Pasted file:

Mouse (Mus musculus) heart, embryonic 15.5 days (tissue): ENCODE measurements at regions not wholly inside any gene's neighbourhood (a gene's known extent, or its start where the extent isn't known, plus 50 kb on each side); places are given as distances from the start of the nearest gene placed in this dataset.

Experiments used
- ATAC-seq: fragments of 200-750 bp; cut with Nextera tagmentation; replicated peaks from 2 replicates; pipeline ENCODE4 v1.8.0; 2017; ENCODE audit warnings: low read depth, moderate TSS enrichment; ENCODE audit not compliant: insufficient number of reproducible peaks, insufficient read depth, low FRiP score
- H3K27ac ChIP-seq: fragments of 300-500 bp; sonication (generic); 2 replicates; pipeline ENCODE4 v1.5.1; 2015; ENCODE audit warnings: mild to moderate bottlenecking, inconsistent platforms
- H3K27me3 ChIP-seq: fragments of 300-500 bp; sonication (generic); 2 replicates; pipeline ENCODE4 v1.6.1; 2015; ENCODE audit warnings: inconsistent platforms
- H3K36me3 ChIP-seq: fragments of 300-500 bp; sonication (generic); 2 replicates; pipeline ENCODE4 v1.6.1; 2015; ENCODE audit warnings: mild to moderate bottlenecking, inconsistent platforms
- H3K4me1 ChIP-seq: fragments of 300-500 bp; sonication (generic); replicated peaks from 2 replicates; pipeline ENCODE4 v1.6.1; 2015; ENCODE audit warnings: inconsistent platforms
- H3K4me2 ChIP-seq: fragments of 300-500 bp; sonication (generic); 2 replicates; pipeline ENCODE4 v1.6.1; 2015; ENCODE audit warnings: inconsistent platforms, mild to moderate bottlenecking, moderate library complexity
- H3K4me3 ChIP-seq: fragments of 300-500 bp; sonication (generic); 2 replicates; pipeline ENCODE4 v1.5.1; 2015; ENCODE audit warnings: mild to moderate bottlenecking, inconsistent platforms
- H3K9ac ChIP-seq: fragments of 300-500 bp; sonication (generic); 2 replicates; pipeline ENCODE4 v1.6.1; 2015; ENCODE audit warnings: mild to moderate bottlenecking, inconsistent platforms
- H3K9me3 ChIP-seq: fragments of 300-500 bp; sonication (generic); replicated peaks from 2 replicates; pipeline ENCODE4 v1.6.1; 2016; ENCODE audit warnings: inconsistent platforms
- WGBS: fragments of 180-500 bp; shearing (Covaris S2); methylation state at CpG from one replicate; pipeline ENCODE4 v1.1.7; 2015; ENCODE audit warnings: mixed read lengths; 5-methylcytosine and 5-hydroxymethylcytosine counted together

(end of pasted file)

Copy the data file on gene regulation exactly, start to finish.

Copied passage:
Mouse (Mus musculus) heart, embryonic 15.5 days (tissue): ENCODE measurements at regions not wholly inside any gene's neighbourhood (a gene's known extent, or its start where the extent isn't known, plus 50 kb on each side); places are given as distances from the start of the nearest gene placed in this dataset.

Experiments used
- ATAC-seq: fragments of 200-750 bp; cut with Nextera tagmentation; replicated peaks from 2 replicates; pipeline ENCODE4 v1.8.0; 2017; ENCODE audit warnings: low read depth, moderate TSS enrichment; ENCODE audit not compliant: insufficient number of reproducible peaks, insufficient read depth, low FRiP score
- H3K27ac ChIP-seq: fragments of 300-500 bp; sonication (generic); 2 replicates; pipeline ENCODE4 v1.5.1; 2015; ENCODE audit warnings: mild to moderate bottlenecking, inconsistent platforms
- H3K27me3 ChIP-seq: fragments of 300-500 bp; sonication (generic); 2 replicates; pipeline ENCODE4 v1.6.1; 2015; ENCODE audit warnings: inconsistent platforms
- H3K36me3 ChIP-seq: fragments of 300-500 bp; sonication (generic); 2 replicates; pipeline ENCODE4 v1.6.1; 2015; ENCODE audit warnings: mild to moderate bottlenecking, inconsistent platforms
- H3K4me1 ChIP-seq: fragments of 300-500 bp; sonication (generic); replicated peaks from 2 replicates; pipeline ENCODE4 v1.6.1; 2015; ENCODE audit warnings: inconsistent platforms
- H3K4me2 ChIP-seq: fragments of 300-500 bp; sonication (generic); 2 replicates; pipeline ENCODE4 v1.6.1; 2015; ENCODE audit warnings: inconsistent platforms, mild to moderate bottlenecking, moderate library complexity
- H3K4me3 ChIP-seq: fragments of 300-500 bp; sonication (generic); 2 replicates; pipeline ENCODE4 v1.5.1; 2015; ENCODE audit warnings: mild to moderate bottlenecking, inconsistent platforms
- H3K9ac ChIP-seq: fragments of 300-500 bp; sonication (generic); 2 replicates; pipeline ENCODE4 v1.6.1; 2015; ENCODE audit warnings: mild to moderate bottlenecking, inconsistent platforms
- H3K9me3 ChIP-seq: fragments of 300-500 bp; sonication (generic); replicated peaks from 2 replicates; pipeline ENCODE4 v1.6.1; 2016; ENCODE audit warnings: inconsistent platforms
- WGBS: fragments of 180-500 bp; shearing (Covaris S2); methylation state at CpG from one replicate; pipeline ENCODE4 v1.1.7; 2015; ENCODE audit warnings: mixed read lengths; 5-methylcytosine and 5-hydroxymethylcytosine counted together